Wash your hands with warm, soapy water, and dry them well with a clean towel.

Put a clean needle (lancet) in the lancet holder.

slide 6 of 11
slide 6 of 11, Put a clean needle (lancet) in the lancet holder.,

The lancet holder is about the size of a pen. It holds the lancet in place and controls how deeply the lancet goes into your skin.

Get the test strip ready.

slide 7 of 11
slide 7 of 11, Get the test strip ready.,

Take one strip from the bottle of test strips. Follow the directions to prepare your meter to receive the blood sample. Don't forget to put the lid back on the bottle right after removing the strip.

Prick your finger.

slide 8 of 11
slide 8 of 11, Prick your finger.,

Use a lancet holder to prick the side of your fingertip with the lancet. You can use a lancet without a holder, but a holder makes it easier to use. You can prick any finger.

Test a small sample of your blood.

slide 9 of 11
slide 9 of 11, Test a small sample of your blood.,

Touch the drop of blood with the correct spot of the test strip. Be sure to get enough blood to cover the test area on the strip.

Stop any bleeding.

slide 10 of 11
slide 10 of 11, Stop any bleeding.,

If your finger continues to bleed, use a clean cotton ball to apply pressure to your fingertip to stop the bleeding.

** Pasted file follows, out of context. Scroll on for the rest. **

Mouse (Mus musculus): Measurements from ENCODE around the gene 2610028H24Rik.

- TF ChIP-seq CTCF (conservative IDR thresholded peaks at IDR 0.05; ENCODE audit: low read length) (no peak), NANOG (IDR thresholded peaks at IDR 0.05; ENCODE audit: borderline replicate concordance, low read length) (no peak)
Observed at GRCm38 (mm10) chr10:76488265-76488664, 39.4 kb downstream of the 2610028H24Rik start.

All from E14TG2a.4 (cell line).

Record your results.

Blood sugar log, with columns for date, time, blood sugar level, and notes.
slide 11 of 11
slide 11 of 11, Record your results.,

Wait for the results. Most meters take only a few seconds to give you the results. It's important to record your blood sugar results and when you tested it. It's also helpful to note when you last had something to eat. Your doctor will use your record to see how often your blood sugar levels are in your target range.

Record the results

You and your doctor will use your blood sugar testing record to see how often your levels are in your target range. Here are some ideas for how to do it.

  • Get printed blood sugar logs.

    You can get these logs from companies that make diabetic medicines and supplies. Or use a home blood sugar diary.

  • Make a blood sugar log in a notebook.

    You can record other information in the log or notebook, such as insulin doses, your exercise, and foods you have eaten. You and your doctor will find this information most useful when looking for patterns and reasons for your blood sugar levels.

  • Try using the memory storage feature of your meter and other note-taking features.